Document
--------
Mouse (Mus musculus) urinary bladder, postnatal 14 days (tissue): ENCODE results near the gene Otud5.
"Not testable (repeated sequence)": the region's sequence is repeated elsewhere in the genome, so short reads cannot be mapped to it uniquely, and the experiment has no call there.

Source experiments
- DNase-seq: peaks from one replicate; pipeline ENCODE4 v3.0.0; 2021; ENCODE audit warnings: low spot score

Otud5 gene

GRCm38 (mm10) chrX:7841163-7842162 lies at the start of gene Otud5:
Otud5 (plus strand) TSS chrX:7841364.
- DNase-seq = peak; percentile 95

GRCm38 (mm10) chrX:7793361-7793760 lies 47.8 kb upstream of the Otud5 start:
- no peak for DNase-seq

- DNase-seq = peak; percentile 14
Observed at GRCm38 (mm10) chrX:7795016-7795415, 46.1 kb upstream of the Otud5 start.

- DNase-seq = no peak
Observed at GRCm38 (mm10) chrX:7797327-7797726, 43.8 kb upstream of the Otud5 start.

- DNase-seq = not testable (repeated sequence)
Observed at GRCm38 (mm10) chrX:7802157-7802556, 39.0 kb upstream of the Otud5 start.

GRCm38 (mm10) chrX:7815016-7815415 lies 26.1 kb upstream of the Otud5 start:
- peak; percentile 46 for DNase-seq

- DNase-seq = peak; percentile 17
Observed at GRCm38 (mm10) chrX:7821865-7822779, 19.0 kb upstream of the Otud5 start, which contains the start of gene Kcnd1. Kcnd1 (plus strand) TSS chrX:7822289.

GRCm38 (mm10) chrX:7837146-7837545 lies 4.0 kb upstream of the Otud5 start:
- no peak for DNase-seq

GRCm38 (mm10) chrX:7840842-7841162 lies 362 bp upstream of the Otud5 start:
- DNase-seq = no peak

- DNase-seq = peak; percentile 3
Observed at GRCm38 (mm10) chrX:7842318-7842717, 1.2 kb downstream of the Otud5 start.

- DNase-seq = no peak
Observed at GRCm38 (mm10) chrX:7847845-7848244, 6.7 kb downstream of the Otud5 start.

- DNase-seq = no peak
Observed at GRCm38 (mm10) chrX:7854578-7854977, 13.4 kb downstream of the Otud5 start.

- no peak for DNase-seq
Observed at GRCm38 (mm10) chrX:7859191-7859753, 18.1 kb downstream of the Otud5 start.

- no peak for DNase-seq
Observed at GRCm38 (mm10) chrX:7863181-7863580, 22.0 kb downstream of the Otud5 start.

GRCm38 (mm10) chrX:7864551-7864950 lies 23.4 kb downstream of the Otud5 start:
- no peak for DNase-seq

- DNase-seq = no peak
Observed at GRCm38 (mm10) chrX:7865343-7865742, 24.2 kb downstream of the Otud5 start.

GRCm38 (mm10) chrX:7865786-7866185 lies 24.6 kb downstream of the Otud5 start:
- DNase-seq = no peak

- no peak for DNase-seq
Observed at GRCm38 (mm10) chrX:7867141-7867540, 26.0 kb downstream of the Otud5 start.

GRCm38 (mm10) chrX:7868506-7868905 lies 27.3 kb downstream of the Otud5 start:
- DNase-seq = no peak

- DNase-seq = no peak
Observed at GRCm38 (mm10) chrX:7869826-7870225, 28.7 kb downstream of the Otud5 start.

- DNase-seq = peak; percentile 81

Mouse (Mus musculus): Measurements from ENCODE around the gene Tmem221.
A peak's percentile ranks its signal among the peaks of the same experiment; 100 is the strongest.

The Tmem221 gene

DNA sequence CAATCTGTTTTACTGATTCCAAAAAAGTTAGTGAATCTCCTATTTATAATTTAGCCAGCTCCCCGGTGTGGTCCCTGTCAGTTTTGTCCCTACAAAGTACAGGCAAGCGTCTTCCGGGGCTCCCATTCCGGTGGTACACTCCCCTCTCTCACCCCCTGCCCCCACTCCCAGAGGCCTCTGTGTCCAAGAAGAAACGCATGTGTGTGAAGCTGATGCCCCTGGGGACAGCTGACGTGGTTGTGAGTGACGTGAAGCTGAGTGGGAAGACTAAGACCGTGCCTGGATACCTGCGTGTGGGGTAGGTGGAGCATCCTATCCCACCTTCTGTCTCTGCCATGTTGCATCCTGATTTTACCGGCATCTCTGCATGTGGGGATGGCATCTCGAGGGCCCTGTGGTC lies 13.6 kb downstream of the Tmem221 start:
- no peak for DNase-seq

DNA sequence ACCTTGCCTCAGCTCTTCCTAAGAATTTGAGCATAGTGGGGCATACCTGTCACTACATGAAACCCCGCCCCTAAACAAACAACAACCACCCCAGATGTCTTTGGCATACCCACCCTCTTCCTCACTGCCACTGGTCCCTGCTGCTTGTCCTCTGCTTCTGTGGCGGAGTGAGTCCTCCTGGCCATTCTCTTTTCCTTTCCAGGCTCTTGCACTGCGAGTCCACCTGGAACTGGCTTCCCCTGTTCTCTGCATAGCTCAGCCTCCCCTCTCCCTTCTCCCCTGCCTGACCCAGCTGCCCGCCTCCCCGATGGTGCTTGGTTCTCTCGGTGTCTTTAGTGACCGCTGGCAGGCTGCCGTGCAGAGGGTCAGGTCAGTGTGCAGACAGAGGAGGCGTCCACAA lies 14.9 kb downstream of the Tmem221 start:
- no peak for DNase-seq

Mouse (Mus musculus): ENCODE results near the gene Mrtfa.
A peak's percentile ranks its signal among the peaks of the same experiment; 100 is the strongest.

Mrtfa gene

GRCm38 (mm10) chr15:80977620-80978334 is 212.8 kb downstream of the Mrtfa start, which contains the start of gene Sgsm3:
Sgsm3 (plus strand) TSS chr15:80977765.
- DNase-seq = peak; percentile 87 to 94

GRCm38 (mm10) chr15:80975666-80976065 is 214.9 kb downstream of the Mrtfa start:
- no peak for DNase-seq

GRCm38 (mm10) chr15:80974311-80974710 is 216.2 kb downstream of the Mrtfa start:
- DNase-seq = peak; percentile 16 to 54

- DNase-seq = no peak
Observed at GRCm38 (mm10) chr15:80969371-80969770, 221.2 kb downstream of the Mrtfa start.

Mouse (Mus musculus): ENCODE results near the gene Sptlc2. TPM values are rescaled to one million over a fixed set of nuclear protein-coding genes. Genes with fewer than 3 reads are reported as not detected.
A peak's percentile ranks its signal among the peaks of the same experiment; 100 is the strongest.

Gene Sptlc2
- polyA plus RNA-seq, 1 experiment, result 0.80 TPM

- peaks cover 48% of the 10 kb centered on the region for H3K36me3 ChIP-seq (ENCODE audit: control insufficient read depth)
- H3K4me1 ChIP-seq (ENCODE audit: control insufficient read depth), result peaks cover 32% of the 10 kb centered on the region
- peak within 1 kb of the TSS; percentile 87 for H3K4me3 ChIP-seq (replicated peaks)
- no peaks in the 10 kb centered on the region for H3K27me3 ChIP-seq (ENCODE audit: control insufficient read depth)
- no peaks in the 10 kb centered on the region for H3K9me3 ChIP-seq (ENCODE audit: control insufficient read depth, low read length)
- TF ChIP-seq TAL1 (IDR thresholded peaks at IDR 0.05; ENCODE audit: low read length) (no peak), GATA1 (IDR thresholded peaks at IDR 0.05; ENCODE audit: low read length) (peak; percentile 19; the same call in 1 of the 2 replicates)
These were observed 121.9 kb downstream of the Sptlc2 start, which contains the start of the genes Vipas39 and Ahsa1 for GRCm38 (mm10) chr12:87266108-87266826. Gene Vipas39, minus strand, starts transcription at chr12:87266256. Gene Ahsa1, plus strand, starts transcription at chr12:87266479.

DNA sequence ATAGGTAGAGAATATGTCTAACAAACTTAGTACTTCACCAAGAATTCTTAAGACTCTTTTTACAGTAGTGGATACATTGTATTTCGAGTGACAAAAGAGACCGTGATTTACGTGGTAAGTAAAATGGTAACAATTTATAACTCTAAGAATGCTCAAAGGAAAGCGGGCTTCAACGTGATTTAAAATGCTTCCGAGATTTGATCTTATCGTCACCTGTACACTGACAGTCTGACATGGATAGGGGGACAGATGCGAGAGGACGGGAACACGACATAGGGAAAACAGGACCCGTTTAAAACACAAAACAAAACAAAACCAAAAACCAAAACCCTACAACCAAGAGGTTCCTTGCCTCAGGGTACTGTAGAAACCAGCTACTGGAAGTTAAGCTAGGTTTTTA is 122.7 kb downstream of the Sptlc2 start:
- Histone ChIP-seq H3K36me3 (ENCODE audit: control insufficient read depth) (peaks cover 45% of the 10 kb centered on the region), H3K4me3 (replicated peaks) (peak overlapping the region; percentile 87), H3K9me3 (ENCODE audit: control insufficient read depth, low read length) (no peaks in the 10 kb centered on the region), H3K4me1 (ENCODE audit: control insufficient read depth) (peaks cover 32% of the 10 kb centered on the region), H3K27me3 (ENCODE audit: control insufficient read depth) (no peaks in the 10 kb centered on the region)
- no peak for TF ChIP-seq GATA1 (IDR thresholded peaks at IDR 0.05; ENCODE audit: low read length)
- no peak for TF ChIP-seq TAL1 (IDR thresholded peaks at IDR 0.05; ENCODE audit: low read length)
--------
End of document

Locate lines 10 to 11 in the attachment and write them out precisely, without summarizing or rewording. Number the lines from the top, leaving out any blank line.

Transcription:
- no peak for DNase-seq

- DNase-seq = peak; percentile 14